Trump picks Neil Gorsuch for the Supreme Court

On Tuesday, Trump nominated US Court of Appeals for the Tenth Circuit Judge Neil Gorsuch to fill the Supreme Court seat left vacant after Antonin Scalia’s mid-February 2016 death, saying, “When Justice Scalia passed away suddenly last February, I made a promise to the American people: If I were elected president, I would find the very best judge in the country for the Supreme Court.”

“I promised to select someone who respects our laws and is representative of our Constitution and who loves our Constitution and someone who will interpret them as written.”

Gorsuch earned a BA at Columbia University, a JD at Harvard Law School (graduating in the same class as Obama), and a PhD in Law from Oxford.

His mother, Anne Gorsuch Burford, served as Reagan’s EPA administrator from May 1981–March 1983.

Gorsuch is a constitutional originalist, believing law interpretation should be consistent with its original meaning.

He opposes all forms of assisted suicide, twice ruling against the Obamacare contraception mandate, never on abortion.

In 2009, his book titled “The Future of Assisted Suicide and Euthanasia” argued against both practices, morally and legally, saying. “[I]t is an argument premised on the idea that all human beings are intrinsically valuable and the intentional taking of human life by private persons is always wrong”—showing where he’ll likely stand on abortion if a Roe v. Wade challenge reaches the High Court.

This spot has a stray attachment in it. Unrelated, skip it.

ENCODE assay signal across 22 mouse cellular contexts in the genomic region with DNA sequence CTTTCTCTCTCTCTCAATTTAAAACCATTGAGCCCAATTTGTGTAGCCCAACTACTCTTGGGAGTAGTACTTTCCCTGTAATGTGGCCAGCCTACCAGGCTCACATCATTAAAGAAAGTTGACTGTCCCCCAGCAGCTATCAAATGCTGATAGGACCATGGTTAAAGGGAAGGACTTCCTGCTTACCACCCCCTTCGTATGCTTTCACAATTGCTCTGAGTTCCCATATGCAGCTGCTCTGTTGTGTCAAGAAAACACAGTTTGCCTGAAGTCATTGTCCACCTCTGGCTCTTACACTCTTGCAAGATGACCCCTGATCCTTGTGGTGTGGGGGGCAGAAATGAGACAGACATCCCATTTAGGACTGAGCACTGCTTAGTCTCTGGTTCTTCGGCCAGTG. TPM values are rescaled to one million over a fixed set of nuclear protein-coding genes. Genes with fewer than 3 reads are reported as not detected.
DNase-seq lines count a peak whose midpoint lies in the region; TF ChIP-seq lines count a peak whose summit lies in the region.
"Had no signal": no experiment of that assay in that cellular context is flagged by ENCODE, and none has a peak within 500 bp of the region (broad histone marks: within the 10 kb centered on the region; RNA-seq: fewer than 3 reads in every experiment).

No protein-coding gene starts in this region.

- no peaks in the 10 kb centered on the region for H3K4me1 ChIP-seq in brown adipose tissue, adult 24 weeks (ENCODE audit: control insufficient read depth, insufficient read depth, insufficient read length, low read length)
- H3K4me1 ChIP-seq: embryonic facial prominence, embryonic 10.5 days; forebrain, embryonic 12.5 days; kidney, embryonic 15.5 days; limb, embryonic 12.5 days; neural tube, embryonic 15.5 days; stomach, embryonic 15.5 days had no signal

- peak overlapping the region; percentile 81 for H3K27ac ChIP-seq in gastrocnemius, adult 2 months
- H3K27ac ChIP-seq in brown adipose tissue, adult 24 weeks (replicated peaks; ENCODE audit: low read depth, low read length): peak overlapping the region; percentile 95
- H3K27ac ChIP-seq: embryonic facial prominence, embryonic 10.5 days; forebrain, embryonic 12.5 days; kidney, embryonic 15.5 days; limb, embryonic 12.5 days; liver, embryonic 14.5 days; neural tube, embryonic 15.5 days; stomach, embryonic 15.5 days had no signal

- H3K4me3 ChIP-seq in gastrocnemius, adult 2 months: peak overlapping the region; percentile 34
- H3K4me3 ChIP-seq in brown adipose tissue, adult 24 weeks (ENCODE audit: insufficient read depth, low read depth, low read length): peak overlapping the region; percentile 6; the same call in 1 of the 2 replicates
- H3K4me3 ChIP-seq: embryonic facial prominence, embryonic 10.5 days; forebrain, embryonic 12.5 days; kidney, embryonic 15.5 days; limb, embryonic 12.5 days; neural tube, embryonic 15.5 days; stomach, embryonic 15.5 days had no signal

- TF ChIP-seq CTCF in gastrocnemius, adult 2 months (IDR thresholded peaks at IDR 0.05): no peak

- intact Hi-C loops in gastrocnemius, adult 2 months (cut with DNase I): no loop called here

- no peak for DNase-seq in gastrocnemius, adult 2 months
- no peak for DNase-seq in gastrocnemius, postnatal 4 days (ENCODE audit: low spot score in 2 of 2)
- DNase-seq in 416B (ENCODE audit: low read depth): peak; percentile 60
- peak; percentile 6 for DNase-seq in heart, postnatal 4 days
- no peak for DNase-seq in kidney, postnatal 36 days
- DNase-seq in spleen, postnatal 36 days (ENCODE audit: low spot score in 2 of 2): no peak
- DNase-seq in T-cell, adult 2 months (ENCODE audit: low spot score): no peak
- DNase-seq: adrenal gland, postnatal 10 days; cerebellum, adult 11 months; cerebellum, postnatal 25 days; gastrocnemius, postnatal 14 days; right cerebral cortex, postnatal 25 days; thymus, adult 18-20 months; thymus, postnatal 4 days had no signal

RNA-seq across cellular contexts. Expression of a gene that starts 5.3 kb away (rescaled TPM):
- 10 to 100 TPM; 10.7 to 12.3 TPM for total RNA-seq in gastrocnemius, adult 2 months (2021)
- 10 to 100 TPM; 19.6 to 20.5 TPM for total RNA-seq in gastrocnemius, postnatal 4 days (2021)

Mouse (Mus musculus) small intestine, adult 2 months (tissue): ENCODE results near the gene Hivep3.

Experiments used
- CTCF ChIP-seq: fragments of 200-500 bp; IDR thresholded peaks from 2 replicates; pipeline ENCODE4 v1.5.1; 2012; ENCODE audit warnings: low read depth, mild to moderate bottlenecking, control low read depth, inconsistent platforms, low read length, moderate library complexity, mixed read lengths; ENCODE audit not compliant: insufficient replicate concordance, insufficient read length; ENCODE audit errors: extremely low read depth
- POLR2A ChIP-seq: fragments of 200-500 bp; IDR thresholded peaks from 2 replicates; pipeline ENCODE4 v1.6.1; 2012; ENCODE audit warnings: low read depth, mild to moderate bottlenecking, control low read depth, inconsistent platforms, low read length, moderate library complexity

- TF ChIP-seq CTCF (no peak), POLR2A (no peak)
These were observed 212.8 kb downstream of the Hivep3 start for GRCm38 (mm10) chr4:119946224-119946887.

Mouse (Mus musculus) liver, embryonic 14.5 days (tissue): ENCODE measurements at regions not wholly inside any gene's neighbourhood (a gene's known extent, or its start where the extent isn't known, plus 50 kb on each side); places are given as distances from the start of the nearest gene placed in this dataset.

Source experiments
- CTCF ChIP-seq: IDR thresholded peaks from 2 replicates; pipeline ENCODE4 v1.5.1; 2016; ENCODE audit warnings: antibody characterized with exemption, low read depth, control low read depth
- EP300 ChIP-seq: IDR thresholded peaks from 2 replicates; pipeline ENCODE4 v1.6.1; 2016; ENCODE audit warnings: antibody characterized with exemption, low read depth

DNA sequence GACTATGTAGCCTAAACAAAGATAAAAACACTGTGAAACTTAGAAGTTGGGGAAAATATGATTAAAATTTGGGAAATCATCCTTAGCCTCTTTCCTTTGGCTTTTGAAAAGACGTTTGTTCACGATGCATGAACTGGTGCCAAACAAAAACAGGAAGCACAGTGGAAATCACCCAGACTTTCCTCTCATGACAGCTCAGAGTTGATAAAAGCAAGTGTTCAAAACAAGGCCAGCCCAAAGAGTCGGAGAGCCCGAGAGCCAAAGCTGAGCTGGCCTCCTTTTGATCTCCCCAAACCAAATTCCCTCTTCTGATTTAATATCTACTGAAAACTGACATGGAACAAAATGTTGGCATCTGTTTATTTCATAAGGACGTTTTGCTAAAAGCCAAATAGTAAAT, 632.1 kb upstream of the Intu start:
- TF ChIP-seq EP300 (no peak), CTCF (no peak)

In Sebelius v. Hobby Lobby Stores (later Burwell v. Hobby Lobby Stores before the Supreme Court), challenging Obamacare’s contraceptive mandate, Gorsuch sided with the company’s sought religious exemption—permitting it to operate according to its religious beliefs.

In Yellowbear v. Lampert, he supported the plaintiff’s right to practice his faith in prison. In Gutierrez-Brizuela v. Loretta Lynch, he said immigration officials exceeded their authority in interpreting cases preceding judicial rulings, especially since courts expressed skepticism about applying a new rule retroactively.

In United States v. Nichols, he criticized the Supreme Court’s “non-delegation doctrine,” relating to limits on how much legislative power Congress can delegate to the Executive Branch.

In Pleasant Grove City v. Summum, he said displaying a Ten Commandments monument in a public part doesn’t obligate government to include other symbols or representations of other religions.

In Energy and Environmental Legal Institute v. Joshua Epel, he argued that Colorado’s renewable energy mandates don’t violate the commerce clause by putting out-of-state coal companies at a disadvantage.

He supports the death penalty in states where it’s legal. He believes statutes should be interpreted literally. He opposes judicial activism, saying cases shouldn’t be decided based on “moral convictions (of judges) or the policy consequences they believe might serve society best.”

All high court members, including the recently deceased Antonin Scalia, attended Harvard or Yale law schools. If Gorsuch’s nomination is approved, tradition will remain unchanged. He’s a former Justice Anthony Kennedy law clerk (from 1993–1994.)